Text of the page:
The Lake County Courthouse in Waukegan, Ill., has hosted its annual VHP Day for the past five years on Veterans Day.
“Our VHP event would never have happened if it hadn’t been for my colleague, Vernita Allen-Williams (our current ILCRA president),” said Deborah Cohen-Rojas, RPR, an official from Lake County, Ill., one of the event’s organizers. Allen-Williams, RMR, an official from Waukegan, Ill., is the current president for the Illinois Court Reporters Association. “[She] had read about the project and mentioned it to our then-chief judge, Fred Foreman, and, upon his retirement, support for the project was continued by our next chief judge, John Phillips, who is also a veteran,” Cohen-Rojas continued. “Both Judge Foreman and Judge Phillips are retired now, but they remain strong supporters of the project, and they both volunteered at this year’s event.” According to Cohen-Rojas, Allen-Williams and Colleen Eitermann, an official, from Deerfield, Ill., coordinated the first event and began “what has become a proud tradition at our courthouse.”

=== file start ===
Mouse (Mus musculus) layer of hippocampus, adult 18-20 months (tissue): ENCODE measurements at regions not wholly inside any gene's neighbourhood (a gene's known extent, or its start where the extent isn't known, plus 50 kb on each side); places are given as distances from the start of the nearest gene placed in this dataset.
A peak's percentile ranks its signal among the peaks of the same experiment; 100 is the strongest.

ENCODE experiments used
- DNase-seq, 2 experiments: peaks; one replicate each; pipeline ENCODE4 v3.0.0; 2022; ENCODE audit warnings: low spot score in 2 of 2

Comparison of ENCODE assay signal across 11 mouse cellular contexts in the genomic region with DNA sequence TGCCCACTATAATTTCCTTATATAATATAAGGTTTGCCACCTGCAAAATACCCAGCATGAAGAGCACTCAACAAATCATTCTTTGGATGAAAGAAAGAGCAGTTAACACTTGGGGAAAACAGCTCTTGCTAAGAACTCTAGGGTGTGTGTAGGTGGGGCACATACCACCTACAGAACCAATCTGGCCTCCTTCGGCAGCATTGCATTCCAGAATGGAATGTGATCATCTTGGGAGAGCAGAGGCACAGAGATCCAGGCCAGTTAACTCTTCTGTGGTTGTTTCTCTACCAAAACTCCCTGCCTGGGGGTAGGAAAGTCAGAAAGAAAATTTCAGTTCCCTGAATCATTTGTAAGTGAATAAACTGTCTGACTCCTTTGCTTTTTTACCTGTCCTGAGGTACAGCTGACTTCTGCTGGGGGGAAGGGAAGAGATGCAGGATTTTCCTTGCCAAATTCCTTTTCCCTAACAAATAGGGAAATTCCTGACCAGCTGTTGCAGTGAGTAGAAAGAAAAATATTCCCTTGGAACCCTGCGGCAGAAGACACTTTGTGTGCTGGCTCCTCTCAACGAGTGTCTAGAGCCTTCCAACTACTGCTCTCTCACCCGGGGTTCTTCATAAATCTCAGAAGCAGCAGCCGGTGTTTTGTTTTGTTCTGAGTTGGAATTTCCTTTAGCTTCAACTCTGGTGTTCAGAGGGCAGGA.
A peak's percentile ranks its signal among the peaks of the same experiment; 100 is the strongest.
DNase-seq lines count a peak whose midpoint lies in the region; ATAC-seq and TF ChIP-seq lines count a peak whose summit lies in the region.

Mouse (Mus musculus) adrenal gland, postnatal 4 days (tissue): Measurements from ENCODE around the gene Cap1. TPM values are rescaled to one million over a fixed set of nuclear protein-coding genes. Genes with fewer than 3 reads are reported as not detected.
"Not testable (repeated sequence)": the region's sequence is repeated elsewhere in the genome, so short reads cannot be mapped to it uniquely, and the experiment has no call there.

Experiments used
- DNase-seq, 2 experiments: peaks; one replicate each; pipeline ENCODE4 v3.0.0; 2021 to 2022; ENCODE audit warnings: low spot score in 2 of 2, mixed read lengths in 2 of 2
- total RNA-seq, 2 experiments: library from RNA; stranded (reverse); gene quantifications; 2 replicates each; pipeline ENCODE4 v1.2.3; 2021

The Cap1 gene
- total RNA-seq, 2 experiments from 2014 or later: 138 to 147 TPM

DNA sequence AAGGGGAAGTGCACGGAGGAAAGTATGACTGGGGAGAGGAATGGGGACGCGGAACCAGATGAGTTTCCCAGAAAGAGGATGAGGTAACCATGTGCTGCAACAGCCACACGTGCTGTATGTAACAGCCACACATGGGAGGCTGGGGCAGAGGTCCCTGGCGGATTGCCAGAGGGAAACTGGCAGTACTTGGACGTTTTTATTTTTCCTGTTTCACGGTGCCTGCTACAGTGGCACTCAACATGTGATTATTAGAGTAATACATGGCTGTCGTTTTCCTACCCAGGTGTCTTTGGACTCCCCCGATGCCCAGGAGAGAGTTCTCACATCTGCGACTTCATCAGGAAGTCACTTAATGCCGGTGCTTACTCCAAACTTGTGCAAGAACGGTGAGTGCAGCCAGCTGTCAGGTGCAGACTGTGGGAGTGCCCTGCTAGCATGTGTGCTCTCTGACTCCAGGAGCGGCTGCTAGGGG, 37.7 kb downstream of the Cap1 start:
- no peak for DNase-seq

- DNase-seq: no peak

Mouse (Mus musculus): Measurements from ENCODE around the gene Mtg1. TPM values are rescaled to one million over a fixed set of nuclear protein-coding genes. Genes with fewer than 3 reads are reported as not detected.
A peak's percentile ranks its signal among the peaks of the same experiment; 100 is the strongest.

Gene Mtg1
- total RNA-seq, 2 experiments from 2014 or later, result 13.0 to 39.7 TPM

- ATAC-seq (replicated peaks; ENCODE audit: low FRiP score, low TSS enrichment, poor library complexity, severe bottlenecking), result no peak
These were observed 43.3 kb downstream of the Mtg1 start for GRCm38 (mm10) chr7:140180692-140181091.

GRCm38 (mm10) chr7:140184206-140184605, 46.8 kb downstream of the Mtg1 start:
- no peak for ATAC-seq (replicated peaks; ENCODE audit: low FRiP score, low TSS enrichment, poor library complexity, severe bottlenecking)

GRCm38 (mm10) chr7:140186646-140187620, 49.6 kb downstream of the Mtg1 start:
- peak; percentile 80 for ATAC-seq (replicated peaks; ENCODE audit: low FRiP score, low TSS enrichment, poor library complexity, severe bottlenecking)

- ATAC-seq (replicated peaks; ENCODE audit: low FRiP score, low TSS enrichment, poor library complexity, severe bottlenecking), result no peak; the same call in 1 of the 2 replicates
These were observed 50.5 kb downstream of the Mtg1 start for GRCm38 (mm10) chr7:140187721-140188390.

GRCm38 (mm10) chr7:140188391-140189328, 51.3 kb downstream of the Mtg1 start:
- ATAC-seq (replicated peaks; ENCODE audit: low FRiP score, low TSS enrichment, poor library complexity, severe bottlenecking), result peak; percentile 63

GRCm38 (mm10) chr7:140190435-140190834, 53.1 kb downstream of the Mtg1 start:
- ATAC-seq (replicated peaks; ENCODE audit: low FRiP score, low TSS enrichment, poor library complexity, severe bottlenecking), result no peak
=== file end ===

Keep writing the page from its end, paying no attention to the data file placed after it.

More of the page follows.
This event has grown exponentially over the past five years, from nine veterans the first year to a record 35 veterans this year, bringing their five-year total up to 134 veterans interviewed.
“The first year we did the VHP,” says Cohen-Rojas, “we put out pastries and fruit and coffee, and we had the opening ceremony in one of our courtrooms. Then, as more people participated each year, more people wanted to be involved and more ideas started to surface. The Young Marines, in addition to helping serve the veterans and their families breakfast, also help out as escorts for disabled veterans. Last year we had challenge coins made for the veterans with all of the branches of the military represented on them. We started sending the veterans packages after the interviews with copies of their interview transcripts, framed certificates, thank-you letters, and photos from the event. Representatives from organizations like the Honor Flight and the Daughters of the American Revolution got involved, as well. It has really been an honor to watch this event grow and evolve. My favorite part is hearing afterward from volunteers that the experience has changed them and that they want to volunteer again not just for the next year, but for every year after that!”